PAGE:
By: Keith Morrison
Author and educationist
As editor of an international academic journal, I consider whether a submitted article is worth putting out for external blind peer review. In this role I ask myself several questions about the paper’s quality, e.g.:
- Is the research sufficiently rigorous and correct at all stages?
- Does it advance the field in which it is working, e.g. substantively, methodologically, conceptually, theoretically, practically?
- Does it make an uptodate, original, significant contribution, and if so, what is it, and to what and to whom?
- Is its content worthwhile, and if so, for what and whom?
- Will it be of interest and use to a wider, international readership?
- What could be its likely impact, and on what and whom?
- Does it have implications for policy makers and decision makers?
- Does it have the potential to make a difference, and to whom, what, where, and how?
- Is the evidence cited valid and reliable?
A paper is rejected if it is little more than an indulgence of its author(s), an airing of ignorance, a dismal attempt to polish the author’s CV (witness, also, conference papers that are little more than highsounding hot air, with the government contributing to conference expenses outside Macau), offering little or nothing of value or use to readers, incapable of making a difference to practice and decision making, with no potential for improvement and development in their fields, and based on ideology rather than evidence. Many papers are rejected simply for being wrong or methodologically suspect. By contrast, however, on the bright side, many papers make the cut and are published.
There is no shortage of decent research papers on Macau in academic peerreviewed journals, and these can inform policy making in Macau; they can make a difference. Serving Macau’s diversification, they cover a wide range of topics about Macau, not only tourism and gaming. For example, for 2017 there were over 1,200 academic papers with ‘Macau’ in their title, in the widely used EBSCO Discovery Service, and over 1,600 in the CNKI Chinese Journals Database. Some of these are worth reading, but, apart from a coterie of selfserving academics, who actually reads them?
Now, set that against the endless stream of consultancy reports that the Macau government, keen to portray a transparent, disinterested, neutral stance in seeking advice and counsel, commissions from external parties, at great cost, and which frequently tell us what we already know or what a moment’s thought could yield, adorned by the cachet of being ‘scientific’ (e.g. able to be proved wrong).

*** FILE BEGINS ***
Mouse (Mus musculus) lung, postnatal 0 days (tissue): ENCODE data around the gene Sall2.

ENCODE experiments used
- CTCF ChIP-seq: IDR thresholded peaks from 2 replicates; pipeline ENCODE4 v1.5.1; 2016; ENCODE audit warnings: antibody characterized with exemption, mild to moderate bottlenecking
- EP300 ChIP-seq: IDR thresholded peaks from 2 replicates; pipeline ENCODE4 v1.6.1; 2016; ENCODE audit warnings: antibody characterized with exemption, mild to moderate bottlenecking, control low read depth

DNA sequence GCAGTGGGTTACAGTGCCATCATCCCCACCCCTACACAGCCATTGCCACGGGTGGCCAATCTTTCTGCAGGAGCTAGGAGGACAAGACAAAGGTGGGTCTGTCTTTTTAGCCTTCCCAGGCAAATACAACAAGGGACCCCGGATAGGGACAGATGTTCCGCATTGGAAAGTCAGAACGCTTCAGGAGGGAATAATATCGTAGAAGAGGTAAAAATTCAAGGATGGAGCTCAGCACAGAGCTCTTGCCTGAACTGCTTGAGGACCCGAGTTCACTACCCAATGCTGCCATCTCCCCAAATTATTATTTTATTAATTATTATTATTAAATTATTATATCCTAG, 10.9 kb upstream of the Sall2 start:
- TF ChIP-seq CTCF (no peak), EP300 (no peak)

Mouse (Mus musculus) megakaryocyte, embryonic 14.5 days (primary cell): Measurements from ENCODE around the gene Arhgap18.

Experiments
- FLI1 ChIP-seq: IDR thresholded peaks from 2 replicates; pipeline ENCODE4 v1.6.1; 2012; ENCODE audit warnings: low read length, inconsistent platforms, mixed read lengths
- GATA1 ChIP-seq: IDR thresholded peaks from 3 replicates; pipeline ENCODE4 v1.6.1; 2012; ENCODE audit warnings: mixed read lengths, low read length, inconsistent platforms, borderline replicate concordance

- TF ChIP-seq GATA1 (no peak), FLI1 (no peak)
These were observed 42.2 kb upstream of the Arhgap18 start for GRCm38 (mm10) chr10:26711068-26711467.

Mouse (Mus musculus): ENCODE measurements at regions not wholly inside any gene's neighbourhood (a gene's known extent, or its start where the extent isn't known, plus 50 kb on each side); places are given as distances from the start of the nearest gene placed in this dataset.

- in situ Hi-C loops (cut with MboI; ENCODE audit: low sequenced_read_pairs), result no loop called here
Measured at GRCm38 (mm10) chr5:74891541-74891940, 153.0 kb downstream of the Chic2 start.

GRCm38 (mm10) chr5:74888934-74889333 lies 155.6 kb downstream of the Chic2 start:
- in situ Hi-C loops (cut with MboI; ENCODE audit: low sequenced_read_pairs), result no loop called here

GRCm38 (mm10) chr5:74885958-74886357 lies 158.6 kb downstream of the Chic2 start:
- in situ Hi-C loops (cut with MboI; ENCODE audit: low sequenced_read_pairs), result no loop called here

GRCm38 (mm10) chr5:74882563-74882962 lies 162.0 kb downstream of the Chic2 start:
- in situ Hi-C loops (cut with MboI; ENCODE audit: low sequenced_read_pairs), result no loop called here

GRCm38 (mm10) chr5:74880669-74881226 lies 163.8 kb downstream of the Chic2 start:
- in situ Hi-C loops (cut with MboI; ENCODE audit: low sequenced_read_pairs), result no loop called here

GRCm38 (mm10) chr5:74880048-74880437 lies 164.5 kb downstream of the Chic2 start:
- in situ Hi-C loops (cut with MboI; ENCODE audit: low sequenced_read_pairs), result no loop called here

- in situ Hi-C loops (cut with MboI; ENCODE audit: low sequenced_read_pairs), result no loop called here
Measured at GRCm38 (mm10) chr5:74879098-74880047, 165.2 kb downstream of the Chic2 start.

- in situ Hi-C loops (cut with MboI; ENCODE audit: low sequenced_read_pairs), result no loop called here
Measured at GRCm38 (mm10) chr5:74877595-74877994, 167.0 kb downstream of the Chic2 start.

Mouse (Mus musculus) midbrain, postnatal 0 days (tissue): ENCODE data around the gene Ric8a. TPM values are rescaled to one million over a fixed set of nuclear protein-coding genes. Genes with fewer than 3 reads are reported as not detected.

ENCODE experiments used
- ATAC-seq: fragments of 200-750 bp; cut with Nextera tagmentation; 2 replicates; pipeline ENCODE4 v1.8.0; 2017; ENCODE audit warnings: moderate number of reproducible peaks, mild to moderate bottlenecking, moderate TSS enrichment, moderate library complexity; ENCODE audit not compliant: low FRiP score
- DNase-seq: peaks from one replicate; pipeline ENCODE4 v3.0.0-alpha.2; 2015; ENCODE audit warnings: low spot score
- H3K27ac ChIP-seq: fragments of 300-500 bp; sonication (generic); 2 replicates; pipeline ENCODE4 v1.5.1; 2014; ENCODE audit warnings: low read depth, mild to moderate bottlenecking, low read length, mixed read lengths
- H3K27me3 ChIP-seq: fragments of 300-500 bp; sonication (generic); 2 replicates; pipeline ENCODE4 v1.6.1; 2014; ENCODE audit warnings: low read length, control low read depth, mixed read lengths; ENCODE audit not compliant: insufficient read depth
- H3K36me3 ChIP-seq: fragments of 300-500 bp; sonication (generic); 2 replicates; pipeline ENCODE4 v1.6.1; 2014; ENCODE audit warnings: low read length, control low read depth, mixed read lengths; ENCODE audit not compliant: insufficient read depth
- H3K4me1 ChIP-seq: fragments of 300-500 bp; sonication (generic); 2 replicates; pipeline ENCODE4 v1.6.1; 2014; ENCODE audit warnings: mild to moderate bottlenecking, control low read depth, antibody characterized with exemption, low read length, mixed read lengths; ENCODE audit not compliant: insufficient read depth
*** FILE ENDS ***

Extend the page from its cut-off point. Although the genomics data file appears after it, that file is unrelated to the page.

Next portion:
Of course, nobody would deny the importance of employing external experts when no resident expertise is available, but we have to ask why there is so little resident expertise. As a prominent Macau resident was reported as saying earlier this year about Macau’s leaders: ‘leaders have to be able to develop . . . solutions. . . . The leaders should not ask outsiders to solve this matter’.
Surely every Macau government department should have its own or shared research office which searches, digests, interrogates, evaluates and summarizes relevant papers from the many academic publications on Macau, perhaps asking some of the questions that I have set out above. Do these exist in Macau?
Even though the agendas and time frames of researchers and policy makers often collide rather than coincide, or research bears little relation or relevance to policy formation and decision making, it is a nobrainer that policy should be expertly informed. It would be interesting to know how many academic research papers on Macau the head of each government department and office has read in, say, their previous year in office.
Macau’s government committees are charged with the responsibility of examining issues in depth. However, I wonder, despite their protestations of non-political interference, how many times their recommendations and decisions are based on personal preference, private values, political will, political expediency or pressure, peer pressure and under-informed judgement rather than real, rigorous evidence. In an age of evidencebased everything, Macau’s public has a right to have policy decisions informed by more than these. Questions such as ‘what evidence’ and ‘whose evidence’ are essential. Solutionfocused and strategic policy making in Macau, in all areas of governance, should be informed by the best evidence available. Is it?